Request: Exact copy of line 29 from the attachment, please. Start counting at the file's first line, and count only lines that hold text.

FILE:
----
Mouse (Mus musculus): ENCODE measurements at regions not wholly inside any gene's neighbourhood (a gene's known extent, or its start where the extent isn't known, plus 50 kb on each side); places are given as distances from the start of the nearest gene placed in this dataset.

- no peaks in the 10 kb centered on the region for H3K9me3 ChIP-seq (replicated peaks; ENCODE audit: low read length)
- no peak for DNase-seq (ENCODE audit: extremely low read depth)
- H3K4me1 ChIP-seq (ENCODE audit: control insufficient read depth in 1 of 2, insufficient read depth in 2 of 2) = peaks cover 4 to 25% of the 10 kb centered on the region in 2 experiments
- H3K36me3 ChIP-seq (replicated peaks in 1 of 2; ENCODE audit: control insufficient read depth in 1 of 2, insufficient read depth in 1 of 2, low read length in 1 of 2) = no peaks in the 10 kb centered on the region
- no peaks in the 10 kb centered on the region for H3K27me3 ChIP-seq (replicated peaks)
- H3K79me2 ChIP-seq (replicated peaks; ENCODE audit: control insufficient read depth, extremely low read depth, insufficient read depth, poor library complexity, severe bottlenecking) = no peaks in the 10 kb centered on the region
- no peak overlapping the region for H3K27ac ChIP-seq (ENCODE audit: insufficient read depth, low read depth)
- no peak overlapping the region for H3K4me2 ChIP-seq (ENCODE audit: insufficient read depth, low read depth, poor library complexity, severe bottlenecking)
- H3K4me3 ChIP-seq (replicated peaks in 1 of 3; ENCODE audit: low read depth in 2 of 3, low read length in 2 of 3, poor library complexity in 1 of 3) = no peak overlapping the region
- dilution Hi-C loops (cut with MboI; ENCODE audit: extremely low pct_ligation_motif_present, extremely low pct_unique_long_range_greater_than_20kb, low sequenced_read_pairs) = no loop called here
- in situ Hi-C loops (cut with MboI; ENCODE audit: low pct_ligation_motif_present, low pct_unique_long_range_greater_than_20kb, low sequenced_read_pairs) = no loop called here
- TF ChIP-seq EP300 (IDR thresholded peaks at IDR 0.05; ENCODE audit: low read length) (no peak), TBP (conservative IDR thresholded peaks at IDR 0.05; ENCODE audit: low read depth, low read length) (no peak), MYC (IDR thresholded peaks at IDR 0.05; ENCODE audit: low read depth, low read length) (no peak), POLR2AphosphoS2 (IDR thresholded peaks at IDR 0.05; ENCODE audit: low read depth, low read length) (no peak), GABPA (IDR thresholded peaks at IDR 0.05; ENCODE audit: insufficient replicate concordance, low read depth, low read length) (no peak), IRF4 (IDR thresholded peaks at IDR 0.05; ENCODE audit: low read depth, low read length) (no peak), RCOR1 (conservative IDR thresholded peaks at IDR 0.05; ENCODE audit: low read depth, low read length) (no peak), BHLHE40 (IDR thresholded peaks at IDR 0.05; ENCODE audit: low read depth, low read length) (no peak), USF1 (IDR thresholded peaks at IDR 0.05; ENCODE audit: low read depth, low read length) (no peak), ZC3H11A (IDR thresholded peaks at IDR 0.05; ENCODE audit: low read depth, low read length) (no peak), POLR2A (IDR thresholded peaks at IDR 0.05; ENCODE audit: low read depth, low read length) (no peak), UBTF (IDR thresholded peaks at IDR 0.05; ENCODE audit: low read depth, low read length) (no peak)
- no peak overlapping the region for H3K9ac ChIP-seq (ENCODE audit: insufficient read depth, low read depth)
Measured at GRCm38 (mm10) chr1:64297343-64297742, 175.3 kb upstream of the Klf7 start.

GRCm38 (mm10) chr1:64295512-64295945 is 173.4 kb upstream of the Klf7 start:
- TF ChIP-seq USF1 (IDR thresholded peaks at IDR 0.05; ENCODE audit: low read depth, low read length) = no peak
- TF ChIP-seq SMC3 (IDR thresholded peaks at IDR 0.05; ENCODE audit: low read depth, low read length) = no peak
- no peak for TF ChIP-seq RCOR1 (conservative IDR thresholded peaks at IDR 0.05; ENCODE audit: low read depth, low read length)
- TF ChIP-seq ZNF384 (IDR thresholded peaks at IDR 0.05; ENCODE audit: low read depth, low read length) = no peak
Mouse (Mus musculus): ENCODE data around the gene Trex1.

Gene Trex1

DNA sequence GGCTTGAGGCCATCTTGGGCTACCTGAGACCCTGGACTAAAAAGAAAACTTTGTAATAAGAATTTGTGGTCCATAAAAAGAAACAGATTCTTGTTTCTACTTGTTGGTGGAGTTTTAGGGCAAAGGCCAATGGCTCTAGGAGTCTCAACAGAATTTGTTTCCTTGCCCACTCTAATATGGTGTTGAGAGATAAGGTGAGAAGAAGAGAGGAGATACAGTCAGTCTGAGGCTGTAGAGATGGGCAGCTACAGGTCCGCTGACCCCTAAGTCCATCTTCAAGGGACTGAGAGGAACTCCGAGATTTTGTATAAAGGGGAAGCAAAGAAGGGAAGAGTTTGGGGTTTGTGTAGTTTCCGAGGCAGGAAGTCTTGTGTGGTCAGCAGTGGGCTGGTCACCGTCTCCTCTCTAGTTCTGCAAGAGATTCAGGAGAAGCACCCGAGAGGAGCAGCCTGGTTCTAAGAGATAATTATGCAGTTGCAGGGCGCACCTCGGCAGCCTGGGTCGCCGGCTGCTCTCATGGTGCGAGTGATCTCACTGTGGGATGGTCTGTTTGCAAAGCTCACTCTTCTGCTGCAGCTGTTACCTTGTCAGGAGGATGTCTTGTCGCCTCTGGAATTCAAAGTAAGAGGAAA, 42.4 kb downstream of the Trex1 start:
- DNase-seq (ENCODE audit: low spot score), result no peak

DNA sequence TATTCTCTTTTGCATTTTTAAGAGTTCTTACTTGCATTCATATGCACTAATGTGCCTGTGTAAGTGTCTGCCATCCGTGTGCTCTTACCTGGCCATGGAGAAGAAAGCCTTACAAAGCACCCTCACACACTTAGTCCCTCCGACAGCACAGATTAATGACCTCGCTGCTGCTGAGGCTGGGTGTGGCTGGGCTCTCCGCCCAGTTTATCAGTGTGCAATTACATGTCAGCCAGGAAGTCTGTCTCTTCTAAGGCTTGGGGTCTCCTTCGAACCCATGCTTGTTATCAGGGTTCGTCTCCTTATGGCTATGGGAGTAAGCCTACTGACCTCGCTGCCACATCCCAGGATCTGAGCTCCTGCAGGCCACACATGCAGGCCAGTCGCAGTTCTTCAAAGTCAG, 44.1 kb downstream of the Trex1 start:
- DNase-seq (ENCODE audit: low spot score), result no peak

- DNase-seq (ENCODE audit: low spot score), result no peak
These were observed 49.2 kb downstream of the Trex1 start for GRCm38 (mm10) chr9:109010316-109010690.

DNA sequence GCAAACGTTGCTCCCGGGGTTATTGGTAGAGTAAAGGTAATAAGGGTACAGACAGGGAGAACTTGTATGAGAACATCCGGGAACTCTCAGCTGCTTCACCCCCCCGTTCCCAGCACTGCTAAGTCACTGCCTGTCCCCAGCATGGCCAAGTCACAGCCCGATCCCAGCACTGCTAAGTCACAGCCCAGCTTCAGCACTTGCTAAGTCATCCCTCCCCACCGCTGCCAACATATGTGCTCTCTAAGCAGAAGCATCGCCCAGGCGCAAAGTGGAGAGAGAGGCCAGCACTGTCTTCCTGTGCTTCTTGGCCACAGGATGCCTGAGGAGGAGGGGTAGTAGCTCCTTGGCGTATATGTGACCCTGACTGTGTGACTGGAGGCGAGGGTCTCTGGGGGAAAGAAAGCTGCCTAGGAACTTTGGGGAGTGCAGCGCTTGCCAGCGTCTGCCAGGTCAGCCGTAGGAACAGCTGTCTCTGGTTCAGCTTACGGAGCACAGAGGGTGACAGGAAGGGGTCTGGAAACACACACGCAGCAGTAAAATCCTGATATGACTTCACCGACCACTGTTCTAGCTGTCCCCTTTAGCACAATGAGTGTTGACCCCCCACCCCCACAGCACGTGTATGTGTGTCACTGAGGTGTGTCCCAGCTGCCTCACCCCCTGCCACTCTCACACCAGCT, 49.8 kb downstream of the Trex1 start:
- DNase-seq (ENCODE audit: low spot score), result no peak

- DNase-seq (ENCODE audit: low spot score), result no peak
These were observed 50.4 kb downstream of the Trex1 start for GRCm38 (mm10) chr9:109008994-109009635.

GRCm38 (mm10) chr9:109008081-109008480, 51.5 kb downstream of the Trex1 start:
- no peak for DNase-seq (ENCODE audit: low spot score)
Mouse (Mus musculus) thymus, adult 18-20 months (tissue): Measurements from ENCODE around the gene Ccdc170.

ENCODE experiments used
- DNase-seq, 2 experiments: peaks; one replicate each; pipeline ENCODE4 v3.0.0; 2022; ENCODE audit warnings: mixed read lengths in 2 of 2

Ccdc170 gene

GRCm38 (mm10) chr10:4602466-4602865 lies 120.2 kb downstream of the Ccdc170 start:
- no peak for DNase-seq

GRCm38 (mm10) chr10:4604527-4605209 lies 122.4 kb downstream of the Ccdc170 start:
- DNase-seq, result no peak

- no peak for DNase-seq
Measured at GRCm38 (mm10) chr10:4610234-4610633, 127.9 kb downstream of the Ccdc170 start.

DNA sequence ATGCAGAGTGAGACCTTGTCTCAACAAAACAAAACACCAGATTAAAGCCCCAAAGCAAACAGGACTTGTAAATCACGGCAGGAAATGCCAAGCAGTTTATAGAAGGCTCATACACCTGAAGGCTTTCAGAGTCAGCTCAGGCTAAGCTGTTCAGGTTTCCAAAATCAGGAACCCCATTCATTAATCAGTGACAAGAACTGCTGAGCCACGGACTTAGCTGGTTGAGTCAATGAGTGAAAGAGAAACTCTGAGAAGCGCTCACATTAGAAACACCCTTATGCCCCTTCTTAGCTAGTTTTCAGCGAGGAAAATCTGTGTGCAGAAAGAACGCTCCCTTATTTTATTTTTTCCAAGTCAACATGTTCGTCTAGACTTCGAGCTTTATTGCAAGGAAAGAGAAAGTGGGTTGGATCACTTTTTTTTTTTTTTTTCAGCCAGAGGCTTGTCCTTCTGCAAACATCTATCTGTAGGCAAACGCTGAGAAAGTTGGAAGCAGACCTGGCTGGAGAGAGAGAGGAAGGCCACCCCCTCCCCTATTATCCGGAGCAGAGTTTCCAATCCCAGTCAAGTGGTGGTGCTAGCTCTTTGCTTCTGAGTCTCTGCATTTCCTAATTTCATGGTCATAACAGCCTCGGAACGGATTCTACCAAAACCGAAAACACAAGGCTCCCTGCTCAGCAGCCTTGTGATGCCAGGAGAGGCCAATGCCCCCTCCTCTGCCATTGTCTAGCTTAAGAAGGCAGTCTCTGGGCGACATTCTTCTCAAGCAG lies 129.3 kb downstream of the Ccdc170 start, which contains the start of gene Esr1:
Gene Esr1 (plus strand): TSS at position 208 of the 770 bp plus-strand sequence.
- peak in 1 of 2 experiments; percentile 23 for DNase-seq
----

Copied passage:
DNA sequence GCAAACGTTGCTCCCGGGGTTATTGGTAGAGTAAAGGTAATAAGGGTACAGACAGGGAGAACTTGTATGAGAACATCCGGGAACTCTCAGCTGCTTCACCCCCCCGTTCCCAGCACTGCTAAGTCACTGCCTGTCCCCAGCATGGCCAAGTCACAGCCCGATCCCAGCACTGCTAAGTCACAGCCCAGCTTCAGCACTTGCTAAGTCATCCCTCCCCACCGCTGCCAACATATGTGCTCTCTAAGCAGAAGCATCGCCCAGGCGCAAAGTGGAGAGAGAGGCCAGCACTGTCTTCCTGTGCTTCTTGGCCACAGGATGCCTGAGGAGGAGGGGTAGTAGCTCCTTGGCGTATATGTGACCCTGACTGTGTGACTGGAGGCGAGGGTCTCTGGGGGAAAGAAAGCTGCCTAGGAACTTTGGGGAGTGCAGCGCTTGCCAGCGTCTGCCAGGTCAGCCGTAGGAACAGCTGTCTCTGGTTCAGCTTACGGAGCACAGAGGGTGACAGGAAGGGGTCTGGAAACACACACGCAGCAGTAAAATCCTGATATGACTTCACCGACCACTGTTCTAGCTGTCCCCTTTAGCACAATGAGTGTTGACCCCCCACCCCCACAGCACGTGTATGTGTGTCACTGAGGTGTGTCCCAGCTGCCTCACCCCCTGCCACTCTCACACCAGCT, 49.8 kb downstream of the Trex1 start: